It makes sense if you think about it: If a quick bit of lipstick can make you feel better, imagine how much better you’d feel if your facial muscles actually presented a positive and happy attitude. Beauty products like lipstick can’t help you beat serious depression, but Botox to get rid of frown lines might. And there’s research to back that up.
Have you been struggling with clinic depression for a while? Some people struggle with it for years. And they’ve notified their faces about how bad they feel. In some cases, the medications usually used to treat the condition don’t do any good — or don’t do enough good. Imagine feeling better by getting Botox injections that will make your face look better. You could start feeling better sooner than you ever thought possible.
A recent study has built upon a past study into the matter of whether eliminating the ability to frown can actually make you feel better. And the results are promising.
In the most recent study, 74 people in total participated, all sufferers from major depression. Half of them were given Botox on the frown muscles located between their eyebrows and the other half were given only a saline solution that had no physical effect on them. When tested six weeks later, 52 percent of those injected with real Botox showed that they felt better while just 15 percent of patients who received the placebo saline solution saw any improvement. Of those who improved, their rating on a sophisticated depression rating scale went down almost 50 percent.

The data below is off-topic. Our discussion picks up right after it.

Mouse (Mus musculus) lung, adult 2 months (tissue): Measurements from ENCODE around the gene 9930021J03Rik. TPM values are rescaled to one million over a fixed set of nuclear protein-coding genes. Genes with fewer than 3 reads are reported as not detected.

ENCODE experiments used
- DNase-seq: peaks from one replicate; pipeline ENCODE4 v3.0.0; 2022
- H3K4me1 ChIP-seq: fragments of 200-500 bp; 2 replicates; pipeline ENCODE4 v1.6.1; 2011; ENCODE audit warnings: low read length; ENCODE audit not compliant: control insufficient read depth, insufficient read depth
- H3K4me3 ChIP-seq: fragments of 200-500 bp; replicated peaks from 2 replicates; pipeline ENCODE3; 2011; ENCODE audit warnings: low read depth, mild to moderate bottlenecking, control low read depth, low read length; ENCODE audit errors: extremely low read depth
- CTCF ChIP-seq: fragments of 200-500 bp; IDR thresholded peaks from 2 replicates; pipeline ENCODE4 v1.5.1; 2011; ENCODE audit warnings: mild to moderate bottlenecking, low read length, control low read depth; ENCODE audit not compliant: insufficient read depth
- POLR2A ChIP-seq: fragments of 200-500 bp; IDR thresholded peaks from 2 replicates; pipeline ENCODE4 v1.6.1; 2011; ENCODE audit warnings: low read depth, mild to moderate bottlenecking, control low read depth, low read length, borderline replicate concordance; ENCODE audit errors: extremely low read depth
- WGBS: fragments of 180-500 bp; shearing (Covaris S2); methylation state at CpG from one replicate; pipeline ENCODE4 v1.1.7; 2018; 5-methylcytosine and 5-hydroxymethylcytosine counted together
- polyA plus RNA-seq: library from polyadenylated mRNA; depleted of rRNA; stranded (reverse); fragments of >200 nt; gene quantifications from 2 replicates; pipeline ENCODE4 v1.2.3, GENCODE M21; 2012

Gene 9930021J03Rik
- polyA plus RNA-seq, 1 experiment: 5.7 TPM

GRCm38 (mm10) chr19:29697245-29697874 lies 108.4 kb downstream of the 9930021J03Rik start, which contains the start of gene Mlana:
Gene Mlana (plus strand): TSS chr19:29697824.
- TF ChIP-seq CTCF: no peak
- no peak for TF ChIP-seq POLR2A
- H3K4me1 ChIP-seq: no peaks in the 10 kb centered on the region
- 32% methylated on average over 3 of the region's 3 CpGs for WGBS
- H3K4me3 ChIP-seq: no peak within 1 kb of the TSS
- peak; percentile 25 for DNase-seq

About half of participants were able to figure out whether they had received the real shot or not, yet this discovery didn’t change or taint the results in any way. Apparently, the study found, if you can’t physically frown, you’re less likely to feel down in the dumps.
Really, the idea that a smile or frown can influence your emotions isn’t new at all. Eric Finzi wrote about the subject and researched it several years ago. In 2013, he wrote a book called The Face of Emotion that explains how Botox injections impact emotion, mood and relationships.
And the idea goes back well before Finzi’s research. In the 1870s, Charles Darwin formed a theory that facial expressions don’t just show the world how we’re feeling but actually create or change mood.
There is even evidence that people who have a rare neurological issue called Moebius syndrome don’t have much capacity for sadness or happiness. Why? Because the condition makes it impossible for them to move certain facial muscles and show the emotions.
Some, of course, aren’t convinced, as is always the way. Depression is an extremely complex disease, they argue, and those with serious depression certainly shouldn’t toss away their medications or stop other therapies to try Botox for depression. But what does it hurt to have another tool in the arsenal of choices for treating this illusive and hard-to-treat condition?
In fact, lots of people apparently feel better after Botox, according to anecdotal evidence from doctors, dentists and others who administer it. Whether you have depression or not, you might feel a positive impact.
But this much is certain: nearly 15 million people in the United States have depression, and nothing since the advent of Prozac has shown so much promise with so little cost or effort. It could very realistically be a lifesaver.
It’s a real shame that no one thought to study this idea sooner. And it all comes from a little vial that’s been used safely and successfully for decades. Who would have imagined it?
Health professionals, is your interest piqued? Call (858) 550-9533 to inquire about our Botox training program